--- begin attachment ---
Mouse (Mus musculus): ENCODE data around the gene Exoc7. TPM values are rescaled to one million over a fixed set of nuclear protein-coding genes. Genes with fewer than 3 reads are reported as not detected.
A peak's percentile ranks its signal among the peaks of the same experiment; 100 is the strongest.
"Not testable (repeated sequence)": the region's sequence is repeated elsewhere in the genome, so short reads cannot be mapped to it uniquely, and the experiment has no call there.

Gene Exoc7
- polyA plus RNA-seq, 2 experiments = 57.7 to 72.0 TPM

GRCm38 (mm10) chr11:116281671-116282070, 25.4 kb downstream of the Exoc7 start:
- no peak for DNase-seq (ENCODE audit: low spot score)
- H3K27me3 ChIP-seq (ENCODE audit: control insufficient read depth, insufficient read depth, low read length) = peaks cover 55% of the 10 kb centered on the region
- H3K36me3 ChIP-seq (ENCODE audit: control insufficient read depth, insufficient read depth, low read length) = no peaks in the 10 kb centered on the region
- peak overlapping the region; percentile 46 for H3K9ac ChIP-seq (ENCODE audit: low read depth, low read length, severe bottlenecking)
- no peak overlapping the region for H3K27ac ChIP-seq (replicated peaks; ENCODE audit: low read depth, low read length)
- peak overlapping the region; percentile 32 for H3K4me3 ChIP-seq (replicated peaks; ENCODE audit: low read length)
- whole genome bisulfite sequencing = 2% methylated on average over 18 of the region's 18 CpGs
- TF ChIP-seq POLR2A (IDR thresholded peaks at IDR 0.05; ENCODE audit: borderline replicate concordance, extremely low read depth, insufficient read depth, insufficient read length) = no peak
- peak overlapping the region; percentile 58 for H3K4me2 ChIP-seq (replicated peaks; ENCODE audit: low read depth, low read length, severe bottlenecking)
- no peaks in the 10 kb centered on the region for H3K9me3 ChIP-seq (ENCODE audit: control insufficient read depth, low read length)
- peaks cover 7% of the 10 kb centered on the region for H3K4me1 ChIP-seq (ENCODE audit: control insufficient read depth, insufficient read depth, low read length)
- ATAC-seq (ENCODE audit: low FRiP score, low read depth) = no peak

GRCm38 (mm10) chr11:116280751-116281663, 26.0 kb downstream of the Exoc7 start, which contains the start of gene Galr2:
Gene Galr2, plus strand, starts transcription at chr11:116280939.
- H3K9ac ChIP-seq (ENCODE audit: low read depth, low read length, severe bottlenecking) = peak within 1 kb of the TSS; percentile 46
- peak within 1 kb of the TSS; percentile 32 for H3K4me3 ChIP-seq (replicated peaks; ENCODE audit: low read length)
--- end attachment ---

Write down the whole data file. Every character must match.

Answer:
Mouse (Mus musculus): ENCODE data around the gene Exoc7. TPM values are rescaled to one million over a fixed set of nuclear protein-coding genes. Genes with fewer than 3 reads are reported as not detected.
A peak's percentile ranks its signal among the peaks of the same experiment; 100 is the strongest.
"Not testable (repeated sequence)": the region's sequence is repeated elsewhere in the genome, so short reads cannot be mapped to it uniquely, and the experiment has no call there.

Gene Exoc7
- polyA plus RNA-seq, 2 experiments = 57.7 to 72.0 TPM

GRCm38 (mm10) chr11:116281671-116282070, 25.4 kb downstream of the Exoc7 start:
- no peak for DNase-seq (ENCODE audit: low spot score)
- H3K27me3 ChIP-seq (ENCODE audit: control insufficient read depth, insufficient read depth, low read length) = peaks cover 55% of the 10 kb centered on the region
- H3K36me3 ChIP-seq (ENCODE audit: control insufficient read depth, insufficient read depth, low read length) = no peaks in the 10 kb centered on the region
- peak overlapping the region; percentile 46 for H3K9ac ChIP-seq (ENCODE audit: low read depth, low read length, severe bottlenecking)
- no peak overlapping the region for H3K27ac ChIP-seq (replicated peaks; ENCODE audit: low read depth, low read length)
- peak overlapping the region; percentile 32 for H3K4me3 ChIP-seq (replicated peaks; ENCODE audit: low read length)
- whole genome bisulfite sequencing = 2% methylated on average over 18 of the region's 18 CpGs
- TF ChIP-seq POLR2A (IDR thresholded peaks at IDR 0.05; ENCODE audit: borderline replicate concordance, extremely low read depth, insufficient read depth, insufficient read length) = no peak
- peak overlapping the region; percentile 58 for H3K4me2 ChIP-seq (replicated peaks; ENCODE audit: low read depth, low read length, severe bottlenecking)
- no peaks in the 10 kb centered on the region for H3K9me3 ChIP-seq (ENCODE audit: control insufficient read depth, low read length)
- peaks cover 7% of the 10 kb centered on the region for H3K4me1 ChIP-seq (ENCODE audit: control insufficient read depth, insufficient read depth, low read length)
- ATAC-seq (ENCODE audit: low FRiP score, low read depth) = no peak

GRCm38 (mm10) chr11:116280751-116281663, 26.0 kb downstream of the Exoc7 start, which contains the start of gene Galr2:
Gene Galr2, plus strand, starts transcription at chr11:116280939.
- H3K9ac ChIP-seq (ENCODE audit: low read depth, low read length, severe bottlenecking) = peak within 1 kb of the TSS; percentile 46
- peak within 1 kb of the TSS; percentile 32 for H3K4me3 ChIP-seq (replicated peaks; ENCODE audit: low read length)